The author and somewhat controversial debater David Eberhard will be in San Francisco on April 19. He will speak on the subject of his best-selling book, “I trygghetsnarkomanernas land” (In the land of safety addicts)—sure to be a revelation for Swedes and a shock to some Swedish Americans fluent enough in Swedish to appreciate the lecture which will be presented in Swedish.

David Eberhard thinks Swedes are too safe. And that being too safe is a bad thing. Eberhard, psychiatrist, author and debater, is the author of several books—the most well-known probably aforementioned “I trygghetsnarkomanernas land” (2007), which turns the image of Sweden as a safe haven on its head. He believes this lust for safety comes with a hefty price tag. He proclaims Sweden is a country with an exaggerated need for security and control, and this has led to a nationwide panic syndrome, with Swedes addicted to feeling safe at all times. Even where there’s really nothing to fear in the first place.
How did this happen? How did we go from having our children be out building tree houses till dark and biking without helmets to becoming this anxious? Don’t we stem from the Vikings who sailed the seven seas and who feared nothing? Today, don’t we wring our hands in panic just thinking about taking a trip in an airplane? And by the way, is the subway safe?


'Collective panic syndrome'
Prior to writing his book, Eberhard had observed how more and more Swedes sought psychiatric help for normal life events such as the break-up with a boy- or girlfriend. He simultaneously noticed an increase in some sort of societal panic. Swedes as a whole, it seemed, were afraid not only of the dangerous but also of the “almost” dangerous. Eberhard calls it a “collective panic syndrome,” and he blames authorities, experts and media for instilling this fear in us.
“We have a school where we’ve forgotten that kids like to compete, we have people asking to ban teens under 15 to go on soccer matches for fear they’ll turn into hooligans,” Eberhard wrote in a Dagens Nyheter article that attracted much attention, and that became the springboard to his book. “We have to realize that in reality it is dangerous to live, but this national panic syndrome has transformed us to fearful ‘safety addicts.’”
We called Eberhard to discuss his book as he is coming to San Francisco, where he will give lectures about his findings. We let him know there had been no opportunity to read any of his books, but what could be read about them online struck a cord, as obviously it has for most Swedes, since the book has led to a debate in Sweden.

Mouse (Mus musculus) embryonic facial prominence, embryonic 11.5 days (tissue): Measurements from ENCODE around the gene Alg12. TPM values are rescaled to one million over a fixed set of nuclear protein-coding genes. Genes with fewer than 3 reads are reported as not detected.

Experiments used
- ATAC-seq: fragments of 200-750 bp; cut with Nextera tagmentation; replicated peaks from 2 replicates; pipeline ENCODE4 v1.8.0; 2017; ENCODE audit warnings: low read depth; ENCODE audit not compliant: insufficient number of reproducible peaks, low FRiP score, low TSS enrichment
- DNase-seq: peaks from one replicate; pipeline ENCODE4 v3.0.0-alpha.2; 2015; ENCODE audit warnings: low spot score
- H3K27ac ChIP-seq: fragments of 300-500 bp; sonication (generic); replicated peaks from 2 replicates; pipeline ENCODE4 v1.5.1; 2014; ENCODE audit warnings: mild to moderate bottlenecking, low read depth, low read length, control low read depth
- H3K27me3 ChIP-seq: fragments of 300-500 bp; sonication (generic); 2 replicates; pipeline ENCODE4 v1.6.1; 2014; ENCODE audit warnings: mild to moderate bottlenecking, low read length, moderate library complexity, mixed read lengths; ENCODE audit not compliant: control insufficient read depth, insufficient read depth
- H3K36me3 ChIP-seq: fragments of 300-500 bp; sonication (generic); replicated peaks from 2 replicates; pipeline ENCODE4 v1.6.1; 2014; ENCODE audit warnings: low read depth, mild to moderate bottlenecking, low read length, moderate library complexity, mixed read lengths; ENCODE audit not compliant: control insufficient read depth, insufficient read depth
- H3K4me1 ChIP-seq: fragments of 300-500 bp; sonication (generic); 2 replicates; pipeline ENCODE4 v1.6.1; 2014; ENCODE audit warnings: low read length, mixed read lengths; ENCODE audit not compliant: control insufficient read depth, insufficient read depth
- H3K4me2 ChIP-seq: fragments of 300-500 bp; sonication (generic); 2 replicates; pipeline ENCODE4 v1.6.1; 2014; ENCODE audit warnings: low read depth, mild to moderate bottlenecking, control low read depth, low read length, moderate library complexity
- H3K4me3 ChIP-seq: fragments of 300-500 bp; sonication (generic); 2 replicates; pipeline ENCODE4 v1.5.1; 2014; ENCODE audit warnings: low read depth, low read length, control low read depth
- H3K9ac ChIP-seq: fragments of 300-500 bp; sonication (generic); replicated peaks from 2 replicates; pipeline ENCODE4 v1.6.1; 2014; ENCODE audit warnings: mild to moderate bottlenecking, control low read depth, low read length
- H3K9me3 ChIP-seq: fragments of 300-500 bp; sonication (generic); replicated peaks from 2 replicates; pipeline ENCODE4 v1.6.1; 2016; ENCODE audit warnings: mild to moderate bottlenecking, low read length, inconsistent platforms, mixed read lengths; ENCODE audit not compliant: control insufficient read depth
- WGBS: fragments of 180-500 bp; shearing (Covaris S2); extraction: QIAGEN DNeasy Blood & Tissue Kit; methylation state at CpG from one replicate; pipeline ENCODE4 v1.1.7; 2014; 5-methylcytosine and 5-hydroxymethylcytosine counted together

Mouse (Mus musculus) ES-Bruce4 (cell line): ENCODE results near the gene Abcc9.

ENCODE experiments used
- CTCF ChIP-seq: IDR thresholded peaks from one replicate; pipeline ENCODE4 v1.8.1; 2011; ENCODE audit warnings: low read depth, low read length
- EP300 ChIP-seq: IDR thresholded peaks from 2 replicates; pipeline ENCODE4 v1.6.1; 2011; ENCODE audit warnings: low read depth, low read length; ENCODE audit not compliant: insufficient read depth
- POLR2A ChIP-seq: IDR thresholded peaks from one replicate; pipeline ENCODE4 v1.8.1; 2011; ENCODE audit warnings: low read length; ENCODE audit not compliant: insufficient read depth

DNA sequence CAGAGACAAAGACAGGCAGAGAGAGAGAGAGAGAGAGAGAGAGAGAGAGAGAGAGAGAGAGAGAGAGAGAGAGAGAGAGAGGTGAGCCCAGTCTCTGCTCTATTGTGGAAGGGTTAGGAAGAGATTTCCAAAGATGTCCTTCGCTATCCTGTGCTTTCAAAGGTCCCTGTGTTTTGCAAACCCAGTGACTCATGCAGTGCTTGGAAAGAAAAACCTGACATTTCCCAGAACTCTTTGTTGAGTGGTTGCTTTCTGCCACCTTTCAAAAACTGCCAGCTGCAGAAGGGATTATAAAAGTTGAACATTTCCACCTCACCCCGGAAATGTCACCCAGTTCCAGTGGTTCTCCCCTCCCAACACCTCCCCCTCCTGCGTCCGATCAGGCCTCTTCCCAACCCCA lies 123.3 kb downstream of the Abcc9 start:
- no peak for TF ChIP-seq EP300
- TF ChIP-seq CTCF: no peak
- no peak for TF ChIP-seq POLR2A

“What are Swedes so afraid of and why?”
“We are afraid of things that are unlikely to happen or things that in reality aren’t as dangerous as we make them out to be. We are afraid of the things we think might happen, but we never stop to think about the probability of it happening, which is close to nil. If a baby falls and dies while walking, for instance, the notion of a ‘walking helmet’ is immediately discussed, because that one life could have been saved. There’s no longer any common sense. Nobody discusses how improbable it is for something like that happening again.”
Eberhard calls the Swedish society one that’s safe to the point of exaggeration, saying we live such “padded” lives that once we actually do run into obstacles, we no longer know what to do, we’re helpless.
“We’re not prepared for setbacks,” he says. “We’re not prepared for adult life at all. We also have high demands on life; it has to be morally right and fair for everyone and it has to be good.”
Eberhard says that although the book covers Sweden, he sees a similar development in all of Europe, and adds that not even America is “safe” from the “safety syndrome.”
“In the U.S. people don’t take responsibility for their own actions, they always point fingers at someone else. Like the case of the woman who drank the coffee that was too hot and sued McDonalds for serving it to her. It’s a bit different from Sweden, we don’t have the system of lawyers and suing, but it’s the same issue.”
So what’s a Swede to do?
Eberhard says the most important thing to do is to put our fears in perspective. How dangerous is it to fly, really? Do we really need a bike helmet when biking in the countryside? How likely is a Swede to get gunned down in the street by an unknown crazy person? (If you really want to know, Eberhard has the answer: You have to live for 13 million years for that to happen.) He encourages us to use our “sunda förnuft,” that is, our common sense. We cannot, he says, let authorities and decision makers take over. In other words, it’s time to think for ourselves. Time to grow up.
Eberhard has since also tackled the phenomenon of the easily offended Swede, and last fall his book on child rearing, “Hur barnen tog makten” (How children took the power), was published. In the latter he discusses how parents take the advice of experts before thinking for themselves.
“Is it dangerous to put demands on children or not?” Eberhard asks. “I say it’s not. But it is dangerous to be stupid. Let us not exaggerate the expertise of the so-called experts.”

In San Francisco on April 19
The SWEA San Francisco evening with Eberhard is on April 19 at 6:30 p.m.
The lecture, in Swedish, is held at the Woman’s Club in Burlingame, 241 Park Rd., Burlingame, CA 94010. The price for the evening, $45, includes drinks and a dinner of poached salmon with Swedish potato salad and greens along with dessert and coffee. For more info and to book:
19 april: Middag med föreläsning av Dr. David Eberhard
Book your seat prior to April 15 sign up through
Photo: Charlotte Strömwall/
Woman’s Club, Burlingame is close to the Burlingame Caltrain Station Call the venue at (650) 348-9902